BOFIT Viikkokatsaus / BOFIT Weekly 2016/13

Rosstat estimates that Russia’s population at the start of 2016 was 146.5 million people. This includes the addition of the 2.3 million residents of Crimea that Russia annexed in spring 2014. Rosstat estimates that the Russian population (not including Crimea) has recorded a meagre, on average 0.2 % growth past years.

Most population growth comes from migration from other CIS countries to Russia. Net immigration, however, has been falling and e.g. last year the net flow of Uzbek migrants was negative, unlike in previous years. The recorded annual migrant flows to and from Russia have averaged several hundred thousand people in recent years, but estimates of unrecorded flows are significantly larger.

Russia’s working-age population has shrunk for nearly a decade and will continue to do so in coming years. Under Rosstat’s basic forecast scenario, the working-age population should decrease on average 0.5 % a year. The UN projections for 2016–2030 see a contraction of 0.9 % a year. A shrinking working-age population limits the possibilities for economic growth and weakens the dependency ratio.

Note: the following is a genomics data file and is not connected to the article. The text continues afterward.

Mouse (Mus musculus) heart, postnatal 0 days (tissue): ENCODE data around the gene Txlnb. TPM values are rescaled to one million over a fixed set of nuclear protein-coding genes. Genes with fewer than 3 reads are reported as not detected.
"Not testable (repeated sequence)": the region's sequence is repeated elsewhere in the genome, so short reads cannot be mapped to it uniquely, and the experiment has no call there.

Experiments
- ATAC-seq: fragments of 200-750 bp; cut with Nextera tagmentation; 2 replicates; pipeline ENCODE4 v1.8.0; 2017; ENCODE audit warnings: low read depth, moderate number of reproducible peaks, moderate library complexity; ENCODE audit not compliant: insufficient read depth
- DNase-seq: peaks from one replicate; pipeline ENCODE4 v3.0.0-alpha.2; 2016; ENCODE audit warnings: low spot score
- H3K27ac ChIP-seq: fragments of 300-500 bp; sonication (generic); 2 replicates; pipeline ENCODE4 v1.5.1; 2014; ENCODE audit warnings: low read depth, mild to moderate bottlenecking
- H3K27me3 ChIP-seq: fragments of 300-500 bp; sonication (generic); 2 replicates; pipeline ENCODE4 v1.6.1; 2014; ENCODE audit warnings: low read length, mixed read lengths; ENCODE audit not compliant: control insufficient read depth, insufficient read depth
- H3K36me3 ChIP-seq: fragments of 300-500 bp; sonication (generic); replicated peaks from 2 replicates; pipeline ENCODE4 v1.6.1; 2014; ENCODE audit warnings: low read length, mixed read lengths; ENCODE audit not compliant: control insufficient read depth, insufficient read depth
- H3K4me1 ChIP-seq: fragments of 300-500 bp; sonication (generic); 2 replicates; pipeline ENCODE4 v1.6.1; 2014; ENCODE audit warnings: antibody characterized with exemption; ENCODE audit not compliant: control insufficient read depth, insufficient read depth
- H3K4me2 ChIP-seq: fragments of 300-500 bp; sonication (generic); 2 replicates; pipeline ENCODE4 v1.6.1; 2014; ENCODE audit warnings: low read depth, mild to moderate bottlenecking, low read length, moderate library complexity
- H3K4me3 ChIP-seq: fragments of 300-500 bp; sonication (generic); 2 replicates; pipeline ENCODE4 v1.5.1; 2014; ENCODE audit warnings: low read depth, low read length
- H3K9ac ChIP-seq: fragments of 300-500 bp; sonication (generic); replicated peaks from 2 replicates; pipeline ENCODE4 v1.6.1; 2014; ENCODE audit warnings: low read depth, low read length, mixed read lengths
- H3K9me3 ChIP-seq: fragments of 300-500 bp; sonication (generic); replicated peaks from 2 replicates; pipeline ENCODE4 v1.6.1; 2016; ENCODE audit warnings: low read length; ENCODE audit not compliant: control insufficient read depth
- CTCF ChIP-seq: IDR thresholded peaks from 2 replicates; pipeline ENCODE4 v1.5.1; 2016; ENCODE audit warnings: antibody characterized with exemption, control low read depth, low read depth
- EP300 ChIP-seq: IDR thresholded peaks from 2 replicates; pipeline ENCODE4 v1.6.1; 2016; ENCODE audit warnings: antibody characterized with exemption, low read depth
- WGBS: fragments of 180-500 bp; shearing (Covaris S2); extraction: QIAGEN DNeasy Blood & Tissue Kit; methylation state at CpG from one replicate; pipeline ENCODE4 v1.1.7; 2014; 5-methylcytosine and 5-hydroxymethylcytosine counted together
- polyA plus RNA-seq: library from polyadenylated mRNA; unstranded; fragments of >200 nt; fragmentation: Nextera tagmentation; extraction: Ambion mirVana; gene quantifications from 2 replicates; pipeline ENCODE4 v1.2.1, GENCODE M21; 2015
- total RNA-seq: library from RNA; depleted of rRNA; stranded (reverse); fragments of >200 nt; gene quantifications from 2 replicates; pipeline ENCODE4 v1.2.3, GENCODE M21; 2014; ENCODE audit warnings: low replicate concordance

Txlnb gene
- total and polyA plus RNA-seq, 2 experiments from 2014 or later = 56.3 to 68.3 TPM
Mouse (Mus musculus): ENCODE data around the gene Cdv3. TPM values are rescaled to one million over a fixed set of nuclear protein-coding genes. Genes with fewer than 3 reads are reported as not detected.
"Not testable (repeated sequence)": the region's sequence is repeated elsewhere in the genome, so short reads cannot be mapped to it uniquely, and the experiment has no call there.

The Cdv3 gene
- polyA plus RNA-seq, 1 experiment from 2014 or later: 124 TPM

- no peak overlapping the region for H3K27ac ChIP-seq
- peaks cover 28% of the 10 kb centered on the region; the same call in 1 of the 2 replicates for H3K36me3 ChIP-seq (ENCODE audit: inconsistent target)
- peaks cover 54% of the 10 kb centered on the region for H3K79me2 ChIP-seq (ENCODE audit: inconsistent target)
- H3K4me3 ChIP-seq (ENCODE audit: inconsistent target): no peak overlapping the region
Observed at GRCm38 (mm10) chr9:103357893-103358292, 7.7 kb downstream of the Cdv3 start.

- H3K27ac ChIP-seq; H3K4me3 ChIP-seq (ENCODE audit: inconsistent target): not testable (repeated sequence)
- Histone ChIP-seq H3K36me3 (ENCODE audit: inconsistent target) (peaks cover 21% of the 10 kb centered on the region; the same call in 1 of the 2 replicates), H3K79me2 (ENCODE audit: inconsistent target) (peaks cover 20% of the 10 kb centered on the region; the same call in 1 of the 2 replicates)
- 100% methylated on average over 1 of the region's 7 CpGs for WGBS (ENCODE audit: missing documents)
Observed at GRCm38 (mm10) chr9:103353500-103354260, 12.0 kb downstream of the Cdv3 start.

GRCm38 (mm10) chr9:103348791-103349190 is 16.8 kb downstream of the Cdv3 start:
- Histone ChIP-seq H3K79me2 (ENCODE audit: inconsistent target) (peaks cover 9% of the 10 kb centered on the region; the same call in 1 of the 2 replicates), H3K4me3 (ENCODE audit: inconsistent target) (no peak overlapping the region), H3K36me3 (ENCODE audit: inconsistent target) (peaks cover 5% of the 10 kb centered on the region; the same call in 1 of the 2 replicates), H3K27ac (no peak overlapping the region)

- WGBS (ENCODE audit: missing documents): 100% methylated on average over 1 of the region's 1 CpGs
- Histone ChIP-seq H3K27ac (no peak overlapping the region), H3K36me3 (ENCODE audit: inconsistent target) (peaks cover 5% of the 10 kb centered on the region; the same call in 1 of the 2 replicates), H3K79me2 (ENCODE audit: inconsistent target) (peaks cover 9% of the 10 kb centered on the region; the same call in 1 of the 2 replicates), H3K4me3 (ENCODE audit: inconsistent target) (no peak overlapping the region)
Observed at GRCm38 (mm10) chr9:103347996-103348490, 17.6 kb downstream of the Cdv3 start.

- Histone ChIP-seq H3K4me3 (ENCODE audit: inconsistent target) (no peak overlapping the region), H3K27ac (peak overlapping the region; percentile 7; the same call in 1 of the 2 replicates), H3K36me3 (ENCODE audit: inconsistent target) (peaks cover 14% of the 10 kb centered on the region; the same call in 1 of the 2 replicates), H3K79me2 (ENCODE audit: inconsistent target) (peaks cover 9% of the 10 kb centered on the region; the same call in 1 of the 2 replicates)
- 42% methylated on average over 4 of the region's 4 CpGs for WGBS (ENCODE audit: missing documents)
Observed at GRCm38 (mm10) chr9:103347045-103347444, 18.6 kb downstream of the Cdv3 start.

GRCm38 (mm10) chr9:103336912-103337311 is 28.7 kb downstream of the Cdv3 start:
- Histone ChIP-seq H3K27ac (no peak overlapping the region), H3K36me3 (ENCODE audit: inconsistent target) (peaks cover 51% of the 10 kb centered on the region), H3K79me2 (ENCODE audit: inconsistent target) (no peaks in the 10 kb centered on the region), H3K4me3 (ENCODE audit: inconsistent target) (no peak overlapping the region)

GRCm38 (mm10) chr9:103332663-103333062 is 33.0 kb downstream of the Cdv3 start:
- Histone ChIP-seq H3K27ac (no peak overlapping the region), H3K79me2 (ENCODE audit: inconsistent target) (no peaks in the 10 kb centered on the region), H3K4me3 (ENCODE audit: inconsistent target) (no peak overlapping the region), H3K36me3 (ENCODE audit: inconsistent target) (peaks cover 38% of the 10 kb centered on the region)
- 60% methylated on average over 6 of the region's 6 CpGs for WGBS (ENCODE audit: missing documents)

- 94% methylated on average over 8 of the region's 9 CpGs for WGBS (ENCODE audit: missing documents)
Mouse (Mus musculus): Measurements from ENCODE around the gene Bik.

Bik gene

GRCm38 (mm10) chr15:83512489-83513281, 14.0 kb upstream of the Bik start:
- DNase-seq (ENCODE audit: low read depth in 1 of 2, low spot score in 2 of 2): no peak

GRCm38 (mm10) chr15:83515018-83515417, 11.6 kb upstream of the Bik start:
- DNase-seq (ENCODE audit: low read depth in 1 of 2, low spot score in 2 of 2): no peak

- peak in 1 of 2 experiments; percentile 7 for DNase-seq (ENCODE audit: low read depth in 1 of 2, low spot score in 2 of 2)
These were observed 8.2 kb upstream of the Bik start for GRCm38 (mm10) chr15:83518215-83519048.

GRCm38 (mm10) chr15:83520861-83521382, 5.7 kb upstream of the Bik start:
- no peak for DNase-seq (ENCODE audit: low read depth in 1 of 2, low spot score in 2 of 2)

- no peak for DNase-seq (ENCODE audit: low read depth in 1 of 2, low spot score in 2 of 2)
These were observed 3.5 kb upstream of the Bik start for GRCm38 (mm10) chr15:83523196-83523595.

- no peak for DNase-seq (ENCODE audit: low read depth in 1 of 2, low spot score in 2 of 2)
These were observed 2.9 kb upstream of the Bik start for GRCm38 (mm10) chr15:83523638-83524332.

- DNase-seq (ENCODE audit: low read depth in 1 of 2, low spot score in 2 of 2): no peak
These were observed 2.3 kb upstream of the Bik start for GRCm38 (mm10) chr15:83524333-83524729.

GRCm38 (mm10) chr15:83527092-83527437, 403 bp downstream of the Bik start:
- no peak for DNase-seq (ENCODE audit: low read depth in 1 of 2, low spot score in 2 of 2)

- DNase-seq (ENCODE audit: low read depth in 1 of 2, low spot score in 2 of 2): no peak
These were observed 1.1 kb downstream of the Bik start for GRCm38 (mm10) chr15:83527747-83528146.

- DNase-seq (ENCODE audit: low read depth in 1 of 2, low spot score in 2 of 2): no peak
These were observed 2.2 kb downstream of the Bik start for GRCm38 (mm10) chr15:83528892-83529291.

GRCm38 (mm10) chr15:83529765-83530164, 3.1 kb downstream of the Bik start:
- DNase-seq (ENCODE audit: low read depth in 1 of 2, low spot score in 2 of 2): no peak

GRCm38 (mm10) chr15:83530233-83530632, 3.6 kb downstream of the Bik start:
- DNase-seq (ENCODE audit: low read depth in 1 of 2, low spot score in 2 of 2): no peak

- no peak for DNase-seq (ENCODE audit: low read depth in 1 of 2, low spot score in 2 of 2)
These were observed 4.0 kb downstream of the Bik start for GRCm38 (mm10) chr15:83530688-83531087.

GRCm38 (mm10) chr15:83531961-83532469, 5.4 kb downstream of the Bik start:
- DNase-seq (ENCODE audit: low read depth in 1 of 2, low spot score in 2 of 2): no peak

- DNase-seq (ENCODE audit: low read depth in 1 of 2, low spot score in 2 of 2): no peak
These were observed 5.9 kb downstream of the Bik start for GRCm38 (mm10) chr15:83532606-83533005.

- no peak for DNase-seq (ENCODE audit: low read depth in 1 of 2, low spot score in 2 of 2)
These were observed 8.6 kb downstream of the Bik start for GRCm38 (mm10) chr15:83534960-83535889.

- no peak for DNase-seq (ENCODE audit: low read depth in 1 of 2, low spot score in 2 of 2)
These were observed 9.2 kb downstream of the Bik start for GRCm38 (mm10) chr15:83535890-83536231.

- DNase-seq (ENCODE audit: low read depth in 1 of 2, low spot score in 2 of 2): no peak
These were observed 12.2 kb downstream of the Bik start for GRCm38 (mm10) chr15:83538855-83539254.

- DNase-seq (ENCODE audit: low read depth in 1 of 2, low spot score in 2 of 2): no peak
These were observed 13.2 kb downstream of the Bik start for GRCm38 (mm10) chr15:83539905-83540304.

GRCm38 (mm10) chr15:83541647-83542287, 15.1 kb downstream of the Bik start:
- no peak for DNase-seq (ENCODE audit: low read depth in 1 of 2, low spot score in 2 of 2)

The ratio of pension-aged Russians to the general population is increasing. Life expectancy has risen to 77 years for women and 66 years for men, although the life expectancy of a Russian man is still fairly low (e.g. the life expectancy of a Chinese man, who is much poorer on average than his Russian counterpart, is considerably higher). An aging population means higher pension costs. Russia’s pension system is in dire need of reform; its financing is already problematic.

After a sharp drop in the 1990s, Russia’s birth rate has recovered. In recent years, it has just exceeded the mortality rate. With a birth rate of 1.8, Russia is now in the same class as other countries with similar levels of GDP per capita.

About three-quarters of Russia’s population live west of the Urals. That share has increased slightly in recent years due to internal migration to large city surroundings and birth rates of southern regions above the national average.

Russia’s working-age population
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Sources: Rosstat, UN.